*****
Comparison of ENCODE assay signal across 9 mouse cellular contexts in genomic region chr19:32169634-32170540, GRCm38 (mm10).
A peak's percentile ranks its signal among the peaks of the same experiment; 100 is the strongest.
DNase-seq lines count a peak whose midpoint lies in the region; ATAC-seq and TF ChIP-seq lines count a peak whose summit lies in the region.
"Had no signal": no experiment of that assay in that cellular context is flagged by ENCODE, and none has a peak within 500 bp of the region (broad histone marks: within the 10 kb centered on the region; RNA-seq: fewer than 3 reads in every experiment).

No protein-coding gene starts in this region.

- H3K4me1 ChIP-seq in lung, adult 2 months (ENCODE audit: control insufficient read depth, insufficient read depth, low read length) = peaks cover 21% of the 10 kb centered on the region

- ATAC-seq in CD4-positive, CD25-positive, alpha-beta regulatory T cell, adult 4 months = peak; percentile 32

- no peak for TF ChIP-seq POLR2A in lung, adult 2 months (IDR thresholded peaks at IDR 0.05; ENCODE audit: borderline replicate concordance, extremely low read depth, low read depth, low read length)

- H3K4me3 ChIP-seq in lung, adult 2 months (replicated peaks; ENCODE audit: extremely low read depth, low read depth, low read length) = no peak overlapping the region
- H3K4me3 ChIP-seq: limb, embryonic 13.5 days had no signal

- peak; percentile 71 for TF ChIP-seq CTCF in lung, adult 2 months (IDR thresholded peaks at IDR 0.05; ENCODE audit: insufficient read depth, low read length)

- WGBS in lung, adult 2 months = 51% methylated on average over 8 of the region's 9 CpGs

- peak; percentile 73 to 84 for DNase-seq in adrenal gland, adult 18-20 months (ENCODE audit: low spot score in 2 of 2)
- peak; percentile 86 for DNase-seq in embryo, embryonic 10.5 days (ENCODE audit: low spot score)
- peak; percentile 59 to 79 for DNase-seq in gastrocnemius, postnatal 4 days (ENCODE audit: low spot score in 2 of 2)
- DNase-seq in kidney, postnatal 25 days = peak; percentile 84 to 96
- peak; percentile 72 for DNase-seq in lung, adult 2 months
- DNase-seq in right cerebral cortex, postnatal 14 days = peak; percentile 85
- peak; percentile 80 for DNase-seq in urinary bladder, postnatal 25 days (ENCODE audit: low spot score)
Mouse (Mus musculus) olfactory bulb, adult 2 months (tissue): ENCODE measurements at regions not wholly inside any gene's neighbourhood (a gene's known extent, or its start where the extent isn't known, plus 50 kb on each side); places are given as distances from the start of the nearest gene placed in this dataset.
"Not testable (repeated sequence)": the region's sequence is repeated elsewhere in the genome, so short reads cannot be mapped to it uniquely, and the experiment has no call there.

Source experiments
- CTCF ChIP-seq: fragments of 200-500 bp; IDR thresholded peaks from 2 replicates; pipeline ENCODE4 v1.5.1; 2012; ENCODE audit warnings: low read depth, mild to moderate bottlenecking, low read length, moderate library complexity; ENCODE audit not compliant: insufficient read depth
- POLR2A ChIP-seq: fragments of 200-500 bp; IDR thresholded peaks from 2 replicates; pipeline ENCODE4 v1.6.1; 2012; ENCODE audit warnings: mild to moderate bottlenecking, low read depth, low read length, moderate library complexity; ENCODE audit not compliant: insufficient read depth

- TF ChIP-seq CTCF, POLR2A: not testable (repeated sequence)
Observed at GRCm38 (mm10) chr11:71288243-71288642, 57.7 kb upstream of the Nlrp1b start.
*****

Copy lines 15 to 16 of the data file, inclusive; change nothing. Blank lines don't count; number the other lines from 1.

- peak; percentile 59 to 79 for DNase-seq in gastrocnemius, postnatal 4 days (ENCODE audit: low spot score in 2 of 2)
- DNase-seq in kidney, postnatal 25 days = peak; percentile 84 to 96